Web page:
Understanding Spark Plugs


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A cross reference to other plugs.
Harley Spark Plug Cross-Reference

[FONT=Verdana, Arial, Helvetica, sans-serif]This table shows the most common Champion/NGK equivalents.
Cross reference Champion to NGK page 1

Here's many tables to cross reference with. Click on the headers to change brand.
NGK Spark Plugs DENSO Spark Plugs Bosch Spark plugs Champion Spark Plugs at Wholesale Prices.

Listings for Denso plugs.
Find My Part: DENSO Iridium

Interesting read on plugs and telling their condition.
How you can read spark plugs and select them - by Gordon Jennings.

Spark plug frequently asked questions.
Spark Plug FAQ


[/FONT]Heat Range Reference

  • NGK Heat Ranges - The larger the number in the main body of the number, the colder the plug is. Example a R5671A-7 is a cold plug where a R5671A-10 is an even colder plug. The digits on the end of the plug code refer to the gap for that plug.
  • Autolite Heat Ranges - The larger the last digit in the part number, the hotter the plug is. Example a [FONT=Verdana, Arial, Helvetica, sans-serif]AR3935[/FONT] is hotter than a [FONT=Verdana, Arial, Helvetica, sans-serif]AR3932[/FONT] plug which is very cold.
  • Champion Heat Ranges - Typically Champion numbers in the same series the larger the number the hotter the plug.
  • Denso Heat Ranges - The heat range number located on the insulator indicates the temperature range of each DENSO spark plug. The lower the number, the hotter the plug, the higher the number, the colder the plug.

What Does It All Mean?

Hot plugs? Cold Plugs?
Definition: The heat range of a spark plug is its ability to dissipate heat from the combustion chamber to the cylinder head. The heat range, or dissipation capability, of a spark plug depends primarily on the length of the insulator nose. The heat from the combustion is transferred from the insulator nose through the center electrode to the plug housing, and from there it goes to the cylinder head.

A "hot plug" has a long insulator nose which exposes more surface area to the combustion gases. This keeps the plug temperature higher overall which is ideal for stop-start city driving conditions.

A "cold plug" has a shorter insulator nose, which minimizes the amount of surface area exposed to the combustion gases. Cold plugs are typically used in racing conditions because of its ability to transfer heat out of the cylinder chamber quickly. Most turbo, supercharged and nitrous oxide applications use this type of plug because of the tremendous heat they generate. A colder plug can also minimize the risk of pre-ignition and detonation, however if the plug is to cold there is risk of fouling during extended periods of idling and low-speed operation.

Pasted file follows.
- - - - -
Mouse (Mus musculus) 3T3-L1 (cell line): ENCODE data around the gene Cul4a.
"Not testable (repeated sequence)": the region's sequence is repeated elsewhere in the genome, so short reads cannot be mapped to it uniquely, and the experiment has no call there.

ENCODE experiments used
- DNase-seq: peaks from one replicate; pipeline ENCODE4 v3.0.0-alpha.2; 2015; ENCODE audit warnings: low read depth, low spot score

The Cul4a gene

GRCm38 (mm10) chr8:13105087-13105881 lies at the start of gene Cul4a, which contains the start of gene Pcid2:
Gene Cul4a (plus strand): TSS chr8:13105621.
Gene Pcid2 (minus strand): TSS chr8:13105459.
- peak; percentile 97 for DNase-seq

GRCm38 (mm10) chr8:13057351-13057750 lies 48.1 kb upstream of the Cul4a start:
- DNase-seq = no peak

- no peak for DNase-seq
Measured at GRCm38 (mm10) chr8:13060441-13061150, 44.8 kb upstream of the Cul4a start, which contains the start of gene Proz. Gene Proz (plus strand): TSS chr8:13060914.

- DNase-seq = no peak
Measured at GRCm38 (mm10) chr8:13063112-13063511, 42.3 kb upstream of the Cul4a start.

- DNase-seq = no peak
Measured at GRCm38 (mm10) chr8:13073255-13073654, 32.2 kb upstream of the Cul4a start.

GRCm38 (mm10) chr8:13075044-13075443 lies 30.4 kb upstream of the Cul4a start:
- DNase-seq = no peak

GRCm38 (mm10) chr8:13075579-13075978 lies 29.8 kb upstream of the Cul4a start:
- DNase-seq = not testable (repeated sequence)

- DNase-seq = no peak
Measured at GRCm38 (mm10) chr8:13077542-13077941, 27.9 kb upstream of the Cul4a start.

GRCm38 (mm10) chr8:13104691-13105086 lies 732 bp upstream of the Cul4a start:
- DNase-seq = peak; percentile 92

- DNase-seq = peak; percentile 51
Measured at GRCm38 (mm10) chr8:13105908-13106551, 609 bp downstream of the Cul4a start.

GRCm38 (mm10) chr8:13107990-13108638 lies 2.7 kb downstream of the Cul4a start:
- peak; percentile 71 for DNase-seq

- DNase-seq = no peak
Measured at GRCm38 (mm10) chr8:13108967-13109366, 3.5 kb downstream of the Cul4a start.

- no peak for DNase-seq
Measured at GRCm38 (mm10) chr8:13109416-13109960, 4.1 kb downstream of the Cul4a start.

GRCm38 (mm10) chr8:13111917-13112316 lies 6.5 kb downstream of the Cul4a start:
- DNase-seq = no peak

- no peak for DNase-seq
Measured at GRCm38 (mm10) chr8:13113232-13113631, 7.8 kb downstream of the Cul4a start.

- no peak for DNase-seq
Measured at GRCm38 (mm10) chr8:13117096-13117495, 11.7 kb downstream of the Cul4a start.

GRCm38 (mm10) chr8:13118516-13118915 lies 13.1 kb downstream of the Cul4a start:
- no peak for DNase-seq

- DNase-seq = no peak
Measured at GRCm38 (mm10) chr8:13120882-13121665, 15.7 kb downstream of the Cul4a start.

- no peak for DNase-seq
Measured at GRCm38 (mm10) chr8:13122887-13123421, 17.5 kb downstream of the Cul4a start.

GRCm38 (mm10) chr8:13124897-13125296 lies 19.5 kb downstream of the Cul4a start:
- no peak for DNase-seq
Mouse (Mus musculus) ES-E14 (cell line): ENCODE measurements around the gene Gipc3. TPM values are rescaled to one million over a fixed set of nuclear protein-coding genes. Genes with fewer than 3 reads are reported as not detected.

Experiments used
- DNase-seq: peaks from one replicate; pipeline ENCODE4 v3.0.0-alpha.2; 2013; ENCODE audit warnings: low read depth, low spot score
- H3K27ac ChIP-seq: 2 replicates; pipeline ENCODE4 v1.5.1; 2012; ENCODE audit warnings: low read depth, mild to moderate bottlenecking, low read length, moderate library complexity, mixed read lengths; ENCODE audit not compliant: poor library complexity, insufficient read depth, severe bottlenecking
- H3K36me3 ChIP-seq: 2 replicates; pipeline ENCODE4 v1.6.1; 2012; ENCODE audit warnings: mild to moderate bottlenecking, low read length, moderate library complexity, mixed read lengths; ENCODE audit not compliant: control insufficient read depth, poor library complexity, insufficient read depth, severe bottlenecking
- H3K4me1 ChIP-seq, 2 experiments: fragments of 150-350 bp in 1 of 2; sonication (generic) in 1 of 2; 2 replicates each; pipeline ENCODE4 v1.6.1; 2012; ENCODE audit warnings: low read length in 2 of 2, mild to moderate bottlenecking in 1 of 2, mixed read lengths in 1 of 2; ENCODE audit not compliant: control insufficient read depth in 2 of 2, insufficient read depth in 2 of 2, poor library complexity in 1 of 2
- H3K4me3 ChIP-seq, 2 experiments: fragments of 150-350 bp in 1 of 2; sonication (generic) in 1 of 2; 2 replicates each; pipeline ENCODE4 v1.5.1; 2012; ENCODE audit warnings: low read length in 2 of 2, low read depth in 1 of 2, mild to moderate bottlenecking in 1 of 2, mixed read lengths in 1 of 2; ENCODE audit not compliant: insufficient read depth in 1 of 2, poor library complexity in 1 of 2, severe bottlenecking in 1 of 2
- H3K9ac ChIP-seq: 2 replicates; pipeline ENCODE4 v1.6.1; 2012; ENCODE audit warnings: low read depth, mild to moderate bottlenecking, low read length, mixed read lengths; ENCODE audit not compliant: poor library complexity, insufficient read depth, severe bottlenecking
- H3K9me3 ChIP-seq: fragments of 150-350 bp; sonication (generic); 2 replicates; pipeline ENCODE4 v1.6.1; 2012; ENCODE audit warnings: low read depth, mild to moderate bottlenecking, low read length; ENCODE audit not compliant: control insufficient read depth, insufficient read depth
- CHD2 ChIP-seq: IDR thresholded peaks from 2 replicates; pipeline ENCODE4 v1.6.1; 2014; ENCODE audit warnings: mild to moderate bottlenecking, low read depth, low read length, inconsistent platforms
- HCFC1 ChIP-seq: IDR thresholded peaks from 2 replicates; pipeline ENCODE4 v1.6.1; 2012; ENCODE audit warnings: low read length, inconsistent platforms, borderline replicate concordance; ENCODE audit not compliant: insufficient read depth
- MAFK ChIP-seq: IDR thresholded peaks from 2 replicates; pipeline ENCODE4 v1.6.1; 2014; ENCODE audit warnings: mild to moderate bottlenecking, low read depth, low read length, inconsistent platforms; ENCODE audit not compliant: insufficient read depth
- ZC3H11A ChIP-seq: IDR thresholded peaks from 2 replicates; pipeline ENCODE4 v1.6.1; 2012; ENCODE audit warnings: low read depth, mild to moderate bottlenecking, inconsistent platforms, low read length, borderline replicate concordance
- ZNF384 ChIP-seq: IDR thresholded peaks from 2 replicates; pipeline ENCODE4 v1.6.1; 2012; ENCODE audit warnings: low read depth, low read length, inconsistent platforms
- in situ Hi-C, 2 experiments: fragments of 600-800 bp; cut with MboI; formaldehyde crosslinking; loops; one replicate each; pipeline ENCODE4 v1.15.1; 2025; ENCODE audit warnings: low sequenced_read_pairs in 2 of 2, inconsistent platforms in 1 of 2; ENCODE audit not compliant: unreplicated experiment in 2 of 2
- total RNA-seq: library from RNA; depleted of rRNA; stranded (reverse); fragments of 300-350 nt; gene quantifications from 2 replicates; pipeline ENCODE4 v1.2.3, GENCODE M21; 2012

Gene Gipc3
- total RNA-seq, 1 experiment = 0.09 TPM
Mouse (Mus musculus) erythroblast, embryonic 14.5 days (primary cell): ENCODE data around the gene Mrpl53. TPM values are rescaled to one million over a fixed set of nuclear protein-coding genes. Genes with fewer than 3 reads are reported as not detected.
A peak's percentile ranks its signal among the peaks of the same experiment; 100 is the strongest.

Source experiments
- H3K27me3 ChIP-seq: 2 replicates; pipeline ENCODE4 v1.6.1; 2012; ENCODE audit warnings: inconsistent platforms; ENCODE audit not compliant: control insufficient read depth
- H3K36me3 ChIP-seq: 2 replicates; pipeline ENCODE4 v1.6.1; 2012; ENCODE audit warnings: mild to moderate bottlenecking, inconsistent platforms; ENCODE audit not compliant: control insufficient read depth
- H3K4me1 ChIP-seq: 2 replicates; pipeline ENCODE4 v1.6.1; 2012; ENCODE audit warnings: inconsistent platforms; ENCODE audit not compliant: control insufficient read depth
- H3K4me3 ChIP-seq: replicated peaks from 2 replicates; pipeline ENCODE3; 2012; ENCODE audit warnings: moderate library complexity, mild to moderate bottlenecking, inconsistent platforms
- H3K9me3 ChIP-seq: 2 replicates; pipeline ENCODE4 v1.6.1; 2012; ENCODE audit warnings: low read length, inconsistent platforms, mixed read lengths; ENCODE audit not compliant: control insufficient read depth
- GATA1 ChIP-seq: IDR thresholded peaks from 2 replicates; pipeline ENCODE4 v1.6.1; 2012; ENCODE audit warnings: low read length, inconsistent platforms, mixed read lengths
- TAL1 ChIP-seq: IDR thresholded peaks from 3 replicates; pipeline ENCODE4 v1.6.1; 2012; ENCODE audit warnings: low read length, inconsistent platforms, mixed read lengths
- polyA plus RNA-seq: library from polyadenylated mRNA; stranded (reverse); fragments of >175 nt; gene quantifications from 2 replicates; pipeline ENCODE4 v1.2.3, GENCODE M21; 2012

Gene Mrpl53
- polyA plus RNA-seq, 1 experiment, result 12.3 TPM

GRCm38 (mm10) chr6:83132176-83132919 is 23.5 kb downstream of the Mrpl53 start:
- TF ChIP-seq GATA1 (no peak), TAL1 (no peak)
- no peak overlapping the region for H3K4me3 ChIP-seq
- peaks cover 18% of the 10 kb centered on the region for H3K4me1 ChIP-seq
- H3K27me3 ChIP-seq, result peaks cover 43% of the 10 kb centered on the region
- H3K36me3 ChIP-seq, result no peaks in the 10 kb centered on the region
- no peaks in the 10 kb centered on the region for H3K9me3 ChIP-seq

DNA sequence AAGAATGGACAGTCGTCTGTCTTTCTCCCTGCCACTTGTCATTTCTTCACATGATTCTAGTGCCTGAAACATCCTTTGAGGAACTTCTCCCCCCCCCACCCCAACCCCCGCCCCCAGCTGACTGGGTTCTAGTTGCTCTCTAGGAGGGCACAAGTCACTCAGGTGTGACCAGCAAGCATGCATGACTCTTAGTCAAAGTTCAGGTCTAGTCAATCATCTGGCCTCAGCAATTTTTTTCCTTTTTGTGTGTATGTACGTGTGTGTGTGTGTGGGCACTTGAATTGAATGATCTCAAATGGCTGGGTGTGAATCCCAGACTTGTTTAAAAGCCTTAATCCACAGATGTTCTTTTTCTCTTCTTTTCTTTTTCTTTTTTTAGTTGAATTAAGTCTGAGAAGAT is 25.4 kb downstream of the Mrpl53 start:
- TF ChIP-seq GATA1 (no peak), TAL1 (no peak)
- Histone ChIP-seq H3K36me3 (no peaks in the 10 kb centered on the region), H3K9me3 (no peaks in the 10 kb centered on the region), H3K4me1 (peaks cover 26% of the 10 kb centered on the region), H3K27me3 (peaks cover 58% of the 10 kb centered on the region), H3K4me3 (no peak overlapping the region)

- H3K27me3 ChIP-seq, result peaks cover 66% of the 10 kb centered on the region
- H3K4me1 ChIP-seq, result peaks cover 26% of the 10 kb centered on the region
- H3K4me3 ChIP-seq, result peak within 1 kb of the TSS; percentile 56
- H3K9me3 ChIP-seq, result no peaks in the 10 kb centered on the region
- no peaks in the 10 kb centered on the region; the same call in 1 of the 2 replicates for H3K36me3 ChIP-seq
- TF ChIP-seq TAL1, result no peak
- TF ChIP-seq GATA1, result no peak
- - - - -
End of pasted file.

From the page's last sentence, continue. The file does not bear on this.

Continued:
The challenge of spark plug design is finding the proper balance between the engine speed and the plug temperature to assure carbon fouling doesn't occur at low temperatures/low speed and pre-ignition at high temperature/high speed.

Heat Dissipation in a spark plug.
Of the 100% heat generated from the combustion, 20% is absorbed by fresh air from the intake of the following stroke. 58% of the heat is absorbed by the walls of the cylinder head which hold the spark plug in place. Twenty percent is absorbed by the insulator and side walls of the plug, the remaining 2% being absorbed by the spark plug wires.

A table to understand Auto lite plugs.


[FONT=Verdana, Arial, Helvetica, sans-serif] A table to understand Champion plug numbers.



A table to understand NGK plugs numbers.

A spark plug's heat range refers to how well the plug dissipates heat. A colder plug dissipates the heat quicker, and so runs cooler. Therefore, a hotter plug will help keep deposits from fouling a plug if used in an over rich or oil consuming engine. On the other side of the coin, a colder plug will be less prone to overheating and causing pre-ignition in a high compression engine or one that is run hard (Both high compression ratios and prolonged high speed will generate more heat).


Some of your older V twins (cast iron heads, points, ect) best results may be found using a colder plug in one cylinder than the other. In this case it is usually the front cylinder that takes the colder plug as this cylinder is not as likely to foul a plug at low speed."

(picked this info up somewhere...??)

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